As the legal community continues to confront e-discovery, corporate legal departments are beginning to develop different methodologies to strategically manage the process. This operationalizing of e-discovery offers corporations and in-house counsel a number of benefits, including cost and time efficiencies. By creating some structure around the e-discovery process and proactively negotiating with vendors, in-house counsel can move away from unpredictable per-unit pricing models in exchange for more transparent fee structures.

Why operationalize?

There are a number of factors driving the operationalizing of e-discovery.

1.  The sheer complexity of e-discovery has created the need to streamline the process. In-house counsel are now seeking to develop a set of policies and procedures that can help them place controls around e-discovery, leading to predictable levels of quality, efficiency and costs. This is especially true in light of the fact that each matter may involve a variety of internal and external stakeholders, from IT and records management to outside counsel and legal technology vendors. By operationalizing the process, legal departments can better coordinate these disparate parties.

2. The complexity of the e-discovery process exposes an organization to a considerable amount of risk. Because e-discovery will remain a routine duty of the legal department for the indefinite future, the chief information officer and IT department are increasingly involved in acquiring the tools and services to create repeatable and defensible processes.

3.  As our culture has shifted from paper to digital communications, there has been an explosion in the amount of electronically stored information. It’s not uncommon for corporations to put data in terms of petabytes, which is equal to 1 million gigabytes. This deluge of data means that without a plan in place, e-discovery can quickly become an unmanageable and expensive process.

4. The economic downturn of the last few years has put corporate expenditures under scrutiny. This includes a company’s litigation budget, which can easily swell as the volume of corporate data and the frequency of e-discovery requests increase. This need to rein in costs, or at least create a means to predict litigation costs, has also led to the operationalization of e-discovery.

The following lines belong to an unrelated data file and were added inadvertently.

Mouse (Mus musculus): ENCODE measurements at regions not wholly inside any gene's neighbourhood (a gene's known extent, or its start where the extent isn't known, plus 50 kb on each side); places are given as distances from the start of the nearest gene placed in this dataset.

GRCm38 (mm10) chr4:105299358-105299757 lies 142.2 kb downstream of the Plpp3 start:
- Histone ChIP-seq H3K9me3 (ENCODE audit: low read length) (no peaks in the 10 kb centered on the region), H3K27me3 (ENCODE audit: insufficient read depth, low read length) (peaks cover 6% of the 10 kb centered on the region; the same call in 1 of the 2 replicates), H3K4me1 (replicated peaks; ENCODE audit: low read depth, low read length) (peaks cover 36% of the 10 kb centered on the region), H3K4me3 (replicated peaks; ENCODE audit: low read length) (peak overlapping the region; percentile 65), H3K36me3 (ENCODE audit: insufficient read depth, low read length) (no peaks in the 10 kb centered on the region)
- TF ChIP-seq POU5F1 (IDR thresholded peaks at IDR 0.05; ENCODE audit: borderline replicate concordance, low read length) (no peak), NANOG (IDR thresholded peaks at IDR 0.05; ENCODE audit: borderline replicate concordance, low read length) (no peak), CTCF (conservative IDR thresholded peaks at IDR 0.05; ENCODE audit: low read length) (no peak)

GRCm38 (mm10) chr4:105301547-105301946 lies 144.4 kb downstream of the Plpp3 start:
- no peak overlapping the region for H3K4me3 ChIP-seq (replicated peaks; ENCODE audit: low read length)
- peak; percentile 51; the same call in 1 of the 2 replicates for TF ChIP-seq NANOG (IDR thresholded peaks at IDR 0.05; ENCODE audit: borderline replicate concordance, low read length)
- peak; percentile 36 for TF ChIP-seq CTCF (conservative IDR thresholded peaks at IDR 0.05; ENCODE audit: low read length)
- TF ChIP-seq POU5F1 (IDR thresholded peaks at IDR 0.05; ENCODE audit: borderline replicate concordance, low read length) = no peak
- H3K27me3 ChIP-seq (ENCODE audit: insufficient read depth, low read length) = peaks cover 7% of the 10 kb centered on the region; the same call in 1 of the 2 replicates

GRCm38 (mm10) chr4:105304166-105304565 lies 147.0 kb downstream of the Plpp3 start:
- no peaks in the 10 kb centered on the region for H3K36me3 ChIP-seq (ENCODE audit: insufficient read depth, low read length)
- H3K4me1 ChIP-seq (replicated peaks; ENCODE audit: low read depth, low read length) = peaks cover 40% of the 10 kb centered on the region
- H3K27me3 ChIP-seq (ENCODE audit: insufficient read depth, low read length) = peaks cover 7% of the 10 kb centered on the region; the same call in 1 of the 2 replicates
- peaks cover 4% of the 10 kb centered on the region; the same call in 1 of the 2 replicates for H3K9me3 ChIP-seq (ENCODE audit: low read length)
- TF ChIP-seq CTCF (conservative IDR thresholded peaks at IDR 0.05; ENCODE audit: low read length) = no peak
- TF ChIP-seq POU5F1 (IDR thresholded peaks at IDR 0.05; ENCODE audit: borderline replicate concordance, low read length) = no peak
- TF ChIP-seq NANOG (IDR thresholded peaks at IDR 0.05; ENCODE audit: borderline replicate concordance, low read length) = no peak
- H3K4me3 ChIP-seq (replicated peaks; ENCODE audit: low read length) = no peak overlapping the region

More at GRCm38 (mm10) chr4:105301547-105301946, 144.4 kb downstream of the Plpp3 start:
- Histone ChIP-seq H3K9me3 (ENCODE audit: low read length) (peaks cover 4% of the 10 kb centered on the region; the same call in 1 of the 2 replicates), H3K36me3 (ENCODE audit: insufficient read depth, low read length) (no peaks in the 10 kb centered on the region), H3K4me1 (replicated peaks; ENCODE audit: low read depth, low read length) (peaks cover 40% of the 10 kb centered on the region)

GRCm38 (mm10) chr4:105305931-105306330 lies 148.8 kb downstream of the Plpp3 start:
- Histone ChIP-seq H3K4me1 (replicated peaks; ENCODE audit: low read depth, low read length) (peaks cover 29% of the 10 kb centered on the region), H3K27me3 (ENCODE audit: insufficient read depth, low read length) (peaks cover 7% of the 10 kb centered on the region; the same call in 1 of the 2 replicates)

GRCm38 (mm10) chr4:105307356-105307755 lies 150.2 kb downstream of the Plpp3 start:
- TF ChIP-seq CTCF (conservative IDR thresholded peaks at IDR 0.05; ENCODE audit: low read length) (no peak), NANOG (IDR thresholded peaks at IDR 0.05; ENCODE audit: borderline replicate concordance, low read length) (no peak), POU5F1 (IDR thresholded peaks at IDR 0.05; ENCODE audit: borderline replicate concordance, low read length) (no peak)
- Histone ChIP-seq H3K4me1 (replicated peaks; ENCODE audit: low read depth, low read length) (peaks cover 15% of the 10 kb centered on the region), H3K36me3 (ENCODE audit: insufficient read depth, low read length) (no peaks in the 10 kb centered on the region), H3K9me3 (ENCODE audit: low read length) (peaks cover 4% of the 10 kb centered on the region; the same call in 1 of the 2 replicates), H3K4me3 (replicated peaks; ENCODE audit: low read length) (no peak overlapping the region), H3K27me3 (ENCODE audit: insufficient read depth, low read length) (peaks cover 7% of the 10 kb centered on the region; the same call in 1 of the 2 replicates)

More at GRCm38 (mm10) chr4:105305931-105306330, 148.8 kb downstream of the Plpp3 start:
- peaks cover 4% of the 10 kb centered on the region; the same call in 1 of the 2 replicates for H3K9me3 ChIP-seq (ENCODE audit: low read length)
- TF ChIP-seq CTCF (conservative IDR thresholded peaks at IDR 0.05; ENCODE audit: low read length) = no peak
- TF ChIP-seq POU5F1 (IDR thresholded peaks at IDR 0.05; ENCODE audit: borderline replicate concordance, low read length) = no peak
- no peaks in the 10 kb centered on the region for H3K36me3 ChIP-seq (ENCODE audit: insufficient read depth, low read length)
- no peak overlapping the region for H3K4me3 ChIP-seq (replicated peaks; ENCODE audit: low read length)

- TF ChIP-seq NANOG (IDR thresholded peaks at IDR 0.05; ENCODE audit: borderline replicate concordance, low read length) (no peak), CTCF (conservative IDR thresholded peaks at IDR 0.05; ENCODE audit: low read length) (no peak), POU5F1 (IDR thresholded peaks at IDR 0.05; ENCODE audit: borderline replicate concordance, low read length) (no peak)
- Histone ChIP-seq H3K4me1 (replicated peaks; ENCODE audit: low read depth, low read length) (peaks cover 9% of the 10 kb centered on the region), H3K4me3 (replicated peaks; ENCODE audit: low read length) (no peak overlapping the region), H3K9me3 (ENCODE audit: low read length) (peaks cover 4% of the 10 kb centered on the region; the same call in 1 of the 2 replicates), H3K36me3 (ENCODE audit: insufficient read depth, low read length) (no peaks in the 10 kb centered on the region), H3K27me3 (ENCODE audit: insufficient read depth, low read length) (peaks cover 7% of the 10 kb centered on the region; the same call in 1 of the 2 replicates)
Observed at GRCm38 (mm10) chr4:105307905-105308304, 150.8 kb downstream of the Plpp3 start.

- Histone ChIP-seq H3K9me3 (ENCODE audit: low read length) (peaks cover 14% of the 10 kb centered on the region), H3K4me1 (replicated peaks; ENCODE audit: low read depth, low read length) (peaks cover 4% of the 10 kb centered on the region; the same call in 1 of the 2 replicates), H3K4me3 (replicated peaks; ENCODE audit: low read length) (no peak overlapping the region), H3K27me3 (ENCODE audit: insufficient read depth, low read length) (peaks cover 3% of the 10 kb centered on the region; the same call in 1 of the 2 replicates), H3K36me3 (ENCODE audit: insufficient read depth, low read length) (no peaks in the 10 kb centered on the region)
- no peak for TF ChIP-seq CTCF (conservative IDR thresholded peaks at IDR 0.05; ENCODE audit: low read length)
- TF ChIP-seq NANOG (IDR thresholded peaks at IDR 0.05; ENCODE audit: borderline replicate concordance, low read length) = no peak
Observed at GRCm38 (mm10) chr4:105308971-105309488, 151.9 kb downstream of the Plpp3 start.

There is not a one-size-fits-all approach to operationalizing e-discovery. The method that a legal department chooses to employ will depend on a variety of factors, including its amount of resources, its level of technology acumen and its litigation profile. But generally, there are two overarching approaches that a legal department can take to operationalize its e-discovery process.

The piecemeal approach

The first method is the piecemeal approach. This requires in-house counsel, and increasingly the IT department, to separately scrutinize each component of the e-discovery process, from collection to processing to review. They select the best legal technology vendor in each step and negotiate the best price. The end result is an e-discovery process where each component functions at maximum efficiency for its particular phase and each vendor involved charges a competitive rate.

The benefit of this piecemeal approach is that the company can leverage each vendor’s strengths to receive the best possible service for each step in the e-discovery process. Additionally, by conducting separate requests for proposal for each step in the Electronic Discovery Reference Model and negotiating the best price per vendor, companies can realize incredible cost savings.

However, in order to reap the benefits of the piecemeal approach, companies must have a knowledgeable e-discovery professional internally to orchestrate the process between the disparate vendors. This project management is essential to ensuring that errors are not made during the multiple hand-offs between vendors and tools. This individual must have a comprehensive understanding of the various technologies in use in order to maximize efficiencies within the workflow.